There really is no equivalent construct in Ruby.
However, it looks like you are making one of the classic porting mistakes: you have a solution in language A and try to translate that into language B, when what you really should do is figure out the problem and then figure out how to solve it in language B.
I can't really be sure what the problem is you are trying to solve from that small codesnippet, but here is one possible idea for how to implement it in Ruby:
class << self
def my_public_device; @my_public_device ||= Device['mydevice'] end
def my_private_device; @my_private_device ||= Device['mydevice'] end
@my_public_device ||= Device['mydevice']
@my_private_device ||= Device['mydevice']
class << self
attr_reader :my_public_device, :my_private_device
(The difference is that the first example is lazy, it only initializes the instance variable when the corresponding attribute reader is first called. The second one initializes them as soon as the class body is executed, even if they are never needed, just like the Java version does.)
Let's go over some of the concepts here.
In Ruby, as in every other "proper" (for various definitions of "proper") object-oriented language, state (instance variables, fields, properties, slots, attributes, whatever you want to call them) is always private. There is no way to access them from the outside. The only way to communicate with an object is by sending it messages.
[Note: Whenever I write something like "no way", "always", "the only way" etc., it actually no means "no way, except for reflection". In this particular case, there is
Object#instance_variable_set, for example.]
In other words: in Ruby, variables are always private, the only way to access them is via a getter and/or setter method, or, as they are called in Ruby, an attribute reader and/or writer.
Now, I keep writing about instance variables, but in the Java example we have static fields, i.e. class variables. Well, in Ruby, unlike Java, classes are objects, too. They are instances of the
Class class and so, just like any other object, they can have instance variables. So, in Ruby, the equivalent to a class variable is really just a standard instance variable which belongs to an object which just happens to be a class.
(There are also class hierarchy variables, denoted with a double at sign
@@sigil. Those are really weird, and you should probably just ignore them. Class hierarchy variables are shared across the entire class hierarchy, i.e. the class they belong to, all its subclasses and their subclasses and their subclasses ... and also all instances of all of those classes. Actually, they are more like global variables than class variables. They should really be called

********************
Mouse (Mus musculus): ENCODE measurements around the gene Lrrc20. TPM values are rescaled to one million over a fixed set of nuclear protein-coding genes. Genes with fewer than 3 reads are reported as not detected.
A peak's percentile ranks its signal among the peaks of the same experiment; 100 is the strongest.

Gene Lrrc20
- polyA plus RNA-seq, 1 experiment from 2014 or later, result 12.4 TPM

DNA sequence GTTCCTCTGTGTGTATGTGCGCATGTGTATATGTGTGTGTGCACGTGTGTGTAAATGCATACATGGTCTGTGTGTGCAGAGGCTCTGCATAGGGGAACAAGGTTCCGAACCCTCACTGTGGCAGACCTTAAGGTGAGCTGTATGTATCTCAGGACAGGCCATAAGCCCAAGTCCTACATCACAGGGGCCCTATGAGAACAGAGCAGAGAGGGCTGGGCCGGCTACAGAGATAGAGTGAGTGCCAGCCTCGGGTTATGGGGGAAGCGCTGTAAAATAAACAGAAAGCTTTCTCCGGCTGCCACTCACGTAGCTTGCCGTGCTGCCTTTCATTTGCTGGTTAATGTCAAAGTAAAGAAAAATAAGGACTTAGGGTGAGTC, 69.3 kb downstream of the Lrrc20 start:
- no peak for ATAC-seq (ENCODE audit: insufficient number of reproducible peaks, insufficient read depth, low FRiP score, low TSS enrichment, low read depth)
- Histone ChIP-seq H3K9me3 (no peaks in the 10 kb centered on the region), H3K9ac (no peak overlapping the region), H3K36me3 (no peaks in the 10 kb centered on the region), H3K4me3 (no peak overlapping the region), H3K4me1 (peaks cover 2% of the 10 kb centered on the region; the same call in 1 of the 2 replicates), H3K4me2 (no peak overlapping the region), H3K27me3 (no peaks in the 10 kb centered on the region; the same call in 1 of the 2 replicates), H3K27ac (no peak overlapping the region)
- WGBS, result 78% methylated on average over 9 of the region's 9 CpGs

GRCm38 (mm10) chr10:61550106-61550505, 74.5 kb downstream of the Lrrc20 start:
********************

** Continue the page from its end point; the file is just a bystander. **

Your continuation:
$$var instead of
@@var, since they are much more closely related to global variables than instance variables. They are not entirely useless but only very rarely useful.)
So, we have covered the "field" part (Java field == Ruby instance variable), we have covered the "public" and "private" parts (in Ruby, instance variables are always private, if you want to make them public, use a public getter/setter method) and we have covered the "static" part (Java static field == Ruby class instance variable). What about the "final" part?
In Java, "final" is just a funny way of spelling "const", which the designers avoided because the
const keyword in languages like C and C++ is subtly broken and they didn't want to confuse people. Ruby does have constants (denoted by starting with a capital letter). Unfortunately, they are not really constant, because trying to modify them, while generating a warning, actually works. So, they are more of a convention than a compiler-enforced rule. However, the more important restriction of constants is that they are always public.
So, constants are almost perfect: they cannot be modified (well, they shouldn't be modified), i.e. they are
final, they belong to a class (or module), i.e. they are
static. But they are always
public, so unfortunately they cannot be used to model
private static final fields.
And this is exactly the point where thinking about problems instead of solutions comes in. What is it that you want? You want state that
- belongs to a class,
- can only be read not written,
- is only initialized once and
- can be either private or public.
You can achieve all of that, but in a completely different way than in Java:
- class instance variable
- don't provide a setter method, only a getter
- use Ruby's
||= compound assignment to assign only once
- getter method
The only thing you have to worry about, is that you don't assign to
@my_public_device anywhere, or better yet, don't access it at all. Always use the getter method.
Yes, this is a hole in the implementation. Ruby is often called a "grown-up's language" or a "consenting adults language", which means that instead of having the compiler enforce certain things, you just put them in the documentation and simply trust that your fellow developers have learned that touching other people's privates is rude ...
class << self
my_public_device, my_private_device = Device['mydevice'], Device['mydevice']
define_method :my_public_device do my_public_device end
define_method :my_private_device do my_private_device end
end # <- here the variables fall out of scope and can never be accessed again
Note the subtle but important difference to the versions at the top of my answer: the lack of the
@ sigil. Here, we are creating local variables, not instance variables. As soon as the class body ends, those local variables fall out of scope and can never be accessed ever again. Only the two blocks which define the two getter methods still have access to them, because they close over the class body. Now, they are really private and they are
final, because the only thing in the entire program which still has access to them is a pure getter method.